The award of the NCS contract to KPMG may not have been the directly the fault of Scottish Ministers, but it is their responsibility to sort out the unholy mess.  The solution is clear.  They need to  assume responsibility for designing a National Care Service with local authorities, people with professional expertise and the people of Scotland rather than outsourcing this task to private interests.

3 thoughts on “Scottish Government, KPMG and the National Care Service”

  1. Fed up Indy supporter

    The SNP and the Scottish government have learnt nothing about management of large projects in their time in office. Every one of their initiatives has had poor results Ferguson’s, Prestwick, Abfab, Scotwind to name a few. Their answer is to outsource rather than seek to improve management. The leadership of Scotland has become farcical!

    The issues I have with outsourcing projects of this size are

    1. How is it possible, with any certainty, that the contract price is correct? It is a best guess based on what – the project is to design the national care service, a service that does not currently exist and, of which, the government can only guess at what is required and therefore what it will cost to develop. Like outsourcing of government large IT projects of the past, this is an open cheque book for the contractor.

    2. How much of the £546m will be spent in Scotland? If it were a Scottish government project we could be assured that most would be spent in Scotland thus assisting our economy.

    3. What are on the “design” parameters? Government projects like this that are awarded to the private sector usually end up with a private sector orientated answer. The private sector is always looking for the next lucrative project to keep them going and outsourcing to the private sector

    4. Why is this project not managed in house? KPMG does not have a group of knowledgeable, experienced people sitting around waiting for this contract. KPMG will recruit these people for the project – why could the Scottish government not do the same? At the end of the KPMG design, the people in the project will either move on to their next project taking all, the knowledge and expertise built up and paid for by the Scottish taxpayer with them or will stay with the project on the inflated salaries paid by KPMG funded by the Scottish taxpayer.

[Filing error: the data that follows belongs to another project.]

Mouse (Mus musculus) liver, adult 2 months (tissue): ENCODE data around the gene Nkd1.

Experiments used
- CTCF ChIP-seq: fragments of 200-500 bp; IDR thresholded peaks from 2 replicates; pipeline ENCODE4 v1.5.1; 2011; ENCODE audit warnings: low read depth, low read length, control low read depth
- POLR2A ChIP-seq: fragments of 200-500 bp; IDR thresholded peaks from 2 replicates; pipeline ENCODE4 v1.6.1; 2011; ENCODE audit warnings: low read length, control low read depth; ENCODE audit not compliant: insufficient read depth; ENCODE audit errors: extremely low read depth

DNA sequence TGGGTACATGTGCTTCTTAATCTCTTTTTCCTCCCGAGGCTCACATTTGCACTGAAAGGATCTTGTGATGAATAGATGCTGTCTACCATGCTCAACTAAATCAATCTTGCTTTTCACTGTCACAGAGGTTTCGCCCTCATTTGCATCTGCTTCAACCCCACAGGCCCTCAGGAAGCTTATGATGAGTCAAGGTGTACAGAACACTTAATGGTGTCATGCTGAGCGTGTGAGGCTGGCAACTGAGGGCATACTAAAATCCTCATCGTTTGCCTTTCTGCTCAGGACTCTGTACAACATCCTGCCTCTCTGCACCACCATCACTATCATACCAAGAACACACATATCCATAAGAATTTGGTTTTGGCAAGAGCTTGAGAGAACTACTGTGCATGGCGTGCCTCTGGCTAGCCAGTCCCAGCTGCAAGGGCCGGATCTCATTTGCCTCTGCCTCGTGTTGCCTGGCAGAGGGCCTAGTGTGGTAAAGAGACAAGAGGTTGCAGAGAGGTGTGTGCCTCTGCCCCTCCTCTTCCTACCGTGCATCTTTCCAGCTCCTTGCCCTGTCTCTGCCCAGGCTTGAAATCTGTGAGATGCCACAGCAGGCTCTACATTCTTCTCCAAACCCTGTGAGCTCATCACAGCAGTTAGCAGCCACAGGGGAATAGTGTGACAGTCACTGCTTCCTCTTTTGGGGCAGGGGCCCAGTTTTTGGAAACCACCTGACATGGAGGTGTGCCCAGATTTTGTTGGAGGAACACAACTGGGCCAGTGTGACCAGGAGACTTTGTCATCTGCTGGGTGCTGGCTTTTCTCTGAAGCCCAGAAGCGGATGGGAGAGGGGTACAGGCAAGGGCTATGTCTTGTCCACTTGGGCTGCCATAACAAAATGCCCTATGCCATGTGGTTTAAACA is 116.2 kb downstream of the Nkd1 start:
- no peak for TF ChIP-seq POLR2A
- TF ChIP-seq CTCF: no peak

And what does this leadership say for the future of an independent Scotland?

  2. Norman Cunningham

    This is outrageous. Why are the Scottish MSM not all over this? Or at least the so-called voice of the Scottish people – The National!
    As a supporter of Commonweal, I acknowledge that it has a relatively small reach and is unfortunately a cry in the wilderness on many of the important issues it raises. How do we make not only the government more accountable but also the fourth estate?

  3. Ian Davidson

    Scottish Government, political and senior civil servants, operate in an amoral zone which ties in nicely with the KPMG mindset; money flows being seen as a sort of value-free tool of government? The sort of mindset which allows folks like Kate Forbes to hold genuine personal and religious beliefs, take a big salary and benefits, criticise the cruelty of Westminster government, waste millions of public money on failed projects; all simultaneously! The goal (myth) of indy is used to unify the believers and crush the dissenters; after all, “we’ve got five years” from the sleeping electorate?! The Scottish Secret Society are not moral or immoral; they are amoral; they just don’t know how to really care & “truth” is a more fluid entity for them?! The thought of this mob running an indy Scotland (something I have voted for over 40 years) is as comforting as my currently watching ‘re-runs of “The Prisoner” every weekday night. ” Questions are a burden to others”! “Be seeing you!” .